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Saturday, September 11, 2004

Three Years Gone

With each passing year I find myself more skeptical of anyone who claims that "9/11 changed everything." I read countless articles about the "death of irony," and the "serious times" we now lived in. Well, after three years of Martha Stewart, Bennifer, and other such stuff, I am reminded how easy it is to be lost in a moment.

Then I was treated to the bizarre spectacle of watching large chunks of the Republican National Convention devoted to the claim that being in power on that day is actually a selling point for their policies, and thought to myself that maybe irony had become pointless, and that laughter is (or at least ought to be) lurking around every corner. That this technique seemed to work even a little suggests that more serious times may be ahead, and that I may need a healthy sense of irony more than ever.

September 11, 2001 was a horrific day beyond description, but in many ways the tragedy brought out the best in us. The world was by and large with America that day. We were a people ready to sacrifice for the greater good in our nation. It was like a Pandora's Box in reverse, in that hope seemed to be one of the first things to come out.

Then came the anger and rage, which were understandable. But then came three years of a propaganda campaign that is driving a wedge between not only America and the world, but between America and itself. Now we're more divided and polarized than ever. It didn't have to be this way.

Who do I blame for this? I blame those in power, beginning with President Bush, but extending down to nearly all of America's important leading institutions.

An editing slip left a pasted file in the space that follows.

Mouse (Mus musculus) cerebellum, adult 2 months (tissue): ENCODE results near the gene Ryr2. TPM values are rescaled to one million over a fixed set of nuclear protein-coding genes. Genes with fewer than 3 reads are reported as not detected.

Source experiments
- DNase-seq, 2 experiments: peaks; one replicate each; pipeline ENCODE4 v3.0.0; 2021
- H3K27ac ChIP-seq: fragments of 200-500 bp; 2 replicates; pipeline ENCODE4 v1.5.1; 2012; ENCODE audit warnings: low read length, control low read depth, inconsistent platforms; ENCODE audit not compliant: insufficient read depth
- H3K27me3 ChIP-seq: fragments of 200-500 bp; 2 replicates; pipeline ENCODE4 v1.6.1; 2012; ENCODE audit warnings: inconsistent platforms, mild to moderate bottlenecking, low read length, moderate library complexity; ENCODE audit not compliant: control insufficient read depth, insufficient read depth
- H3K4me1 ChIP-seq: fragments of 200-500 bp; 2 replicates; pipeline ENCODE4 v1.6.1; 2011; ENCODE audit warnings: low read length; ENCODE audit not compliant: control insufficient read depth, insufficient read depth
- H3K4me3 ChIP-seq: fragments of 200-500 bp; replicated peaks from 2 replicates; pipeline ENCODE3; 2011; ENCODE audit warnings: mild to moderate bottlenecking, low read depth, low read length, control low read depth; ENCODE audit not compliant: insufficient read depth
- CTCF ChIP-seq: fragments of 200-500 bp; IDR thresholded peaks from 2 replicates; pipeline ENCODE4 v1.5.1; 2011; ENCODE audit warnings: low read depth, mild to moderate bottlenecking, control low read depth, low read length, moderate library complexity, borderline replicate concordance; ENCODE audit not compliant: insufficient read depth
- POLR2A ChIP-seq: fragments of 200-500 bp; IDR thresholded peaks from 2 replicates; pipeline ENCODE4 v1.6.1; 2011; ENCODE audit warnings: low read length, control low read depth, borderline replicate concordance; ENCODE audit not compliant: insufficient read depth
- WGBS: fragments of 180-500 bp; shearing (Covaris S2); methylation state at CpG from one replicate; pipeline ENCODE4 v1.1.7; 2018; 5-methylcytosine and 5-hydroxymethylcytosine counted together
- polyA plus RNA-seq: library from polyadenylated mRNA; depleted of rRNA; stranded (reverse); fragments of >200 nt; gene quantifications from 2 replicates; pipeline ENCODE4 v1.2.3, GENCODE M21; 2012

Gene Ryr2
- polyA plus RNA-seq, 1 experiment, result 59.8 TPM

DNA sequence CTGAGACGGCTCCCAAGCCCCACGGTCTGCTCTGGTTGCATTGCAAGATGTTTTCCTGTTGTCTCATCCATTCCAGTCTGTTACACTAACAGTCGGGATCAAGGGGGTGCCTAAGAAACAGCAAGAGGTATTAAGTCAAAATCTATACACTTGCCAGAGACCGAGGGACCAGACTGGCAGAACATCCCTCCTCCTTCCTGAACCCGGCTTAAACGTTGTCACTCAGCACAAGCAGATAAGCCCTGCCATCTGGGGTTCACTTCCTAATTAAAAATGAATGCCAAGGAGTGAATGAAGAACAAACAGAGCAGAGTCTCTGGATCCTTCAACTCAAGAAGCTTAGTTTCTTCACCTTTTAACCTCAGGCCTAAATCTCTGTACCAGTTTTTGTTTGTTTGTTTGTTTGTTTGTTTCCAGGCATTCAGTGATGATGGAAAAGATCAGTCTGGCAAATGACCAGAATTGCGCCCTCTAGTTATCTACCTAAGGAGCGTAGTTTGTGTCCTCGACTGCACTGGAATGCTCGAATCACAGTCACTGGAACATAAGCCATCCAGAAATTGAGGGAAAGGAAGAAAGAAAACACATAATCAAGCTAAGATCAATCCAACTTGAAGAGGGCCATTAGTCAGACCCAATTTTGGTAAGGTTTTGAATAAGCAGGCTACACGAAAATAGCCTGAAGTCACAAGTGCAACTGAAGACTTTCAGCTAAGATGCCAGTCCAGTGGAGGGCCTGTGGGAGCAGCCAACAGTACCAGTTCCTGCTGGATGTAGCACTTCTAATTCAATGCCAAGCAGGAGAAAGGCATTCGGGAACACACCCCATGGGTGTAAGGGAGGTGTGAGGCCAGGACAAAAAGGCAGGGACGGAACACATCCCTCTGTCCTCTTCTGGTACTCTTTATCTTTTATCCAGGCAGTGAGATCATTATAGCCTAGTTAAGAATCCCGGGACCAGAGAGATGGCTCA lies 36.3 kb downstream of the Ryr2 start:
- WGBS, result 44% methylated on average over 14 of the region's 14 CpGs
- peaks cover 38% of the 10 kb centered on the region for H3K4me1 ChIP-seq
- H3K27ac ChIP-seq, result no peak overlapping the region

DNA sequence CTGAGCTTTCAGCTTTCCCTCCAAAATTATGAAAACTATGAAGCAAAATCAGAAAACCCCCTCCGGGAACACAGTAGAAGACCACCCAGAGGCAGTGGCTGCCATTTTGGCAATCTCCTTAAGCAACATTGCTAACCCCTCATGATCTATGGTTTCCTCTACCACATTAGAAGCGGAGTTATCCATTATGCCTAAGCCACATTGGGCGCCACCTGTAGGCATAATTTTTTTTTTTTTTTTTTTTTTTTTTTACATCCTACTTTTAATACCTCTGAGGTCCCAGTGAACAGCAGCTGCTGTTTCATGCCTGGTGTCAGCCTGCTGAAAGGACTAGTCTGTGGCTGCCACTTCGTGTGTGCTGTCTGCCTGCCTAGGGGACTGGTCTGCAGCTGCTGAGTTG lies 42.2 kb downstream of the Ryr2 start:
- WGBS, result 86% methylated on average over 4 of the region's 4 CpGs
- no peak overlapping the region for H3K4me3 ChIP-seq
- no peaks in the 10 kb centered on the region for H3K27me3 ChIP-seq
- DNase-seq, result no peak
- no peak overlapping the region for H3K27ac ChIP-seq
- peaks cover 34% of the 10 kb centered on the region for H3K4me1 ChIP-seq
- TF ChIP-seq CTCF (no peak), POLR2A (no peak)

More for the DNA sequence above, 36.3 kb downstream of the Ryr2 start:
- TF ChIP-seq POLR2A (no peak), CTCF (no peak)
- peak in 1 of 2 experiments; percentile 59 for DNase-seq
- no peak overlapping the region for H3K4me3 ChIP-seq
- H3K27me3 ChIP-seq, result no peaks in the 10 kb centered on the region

The deaths of some 3,000 Americans were used a political tool to promote controversial and wrongheaded policy initiatives, get America into a dubious war in Iraq, and smear the patriotism of millions. And they are still being used, for their shock value, for their fear value, as unscrupulous opportunists troll for votes, ratings, sales, and campaign donations.

The call for shared sacrifice never came, as instead of national leadership, America was instructed from on high to continue to indulge in its national narcissism. Bush's cronies got even more goodies, in the form of tax breaks, no-bid contracts and other sweetheart deals, and less regulatory oversight. The rest of us got stuck with the bill for a grandiose excerise of imperial hurbis in Iraq as more and more found it harder and harder to make ends meet. There are more gas-guzzling vehicles than ever on the streets driving ever more miles, and there is more disposable consumption now than ever; while these are personal choices often with no direct connection to who is in the White House, the tone is set at the top.

Thanks in part to those choices, we are as vulnerable as ever to those who would harm us. But generalized fear and anxiety as personified by vague terror alerts will not help us. Isolating and defeating the real threats to security - and, make no mistake, there are real threats - will involve vigilance, smarts, and resoruces. It will not be as "satisfying" to cable news audiences as the toppling of symbolic statues, or the invasions of world capitals, but it must be done.

Lost in all the arguments about Vietnam, who was on what Swift Boat or F-102, who was in Cambodia or Alabama when, and the authenticity of 30-year old memoranda is a central truth. The world has it eyes on America, and many who would wish us ill are all too ready to have all their easy caricatures of what our nation has become validated in November. I would counsel that we deny them that validation. If you are making new enemies faster than you can kill or neutralize them, you are not winning the War on Terror.


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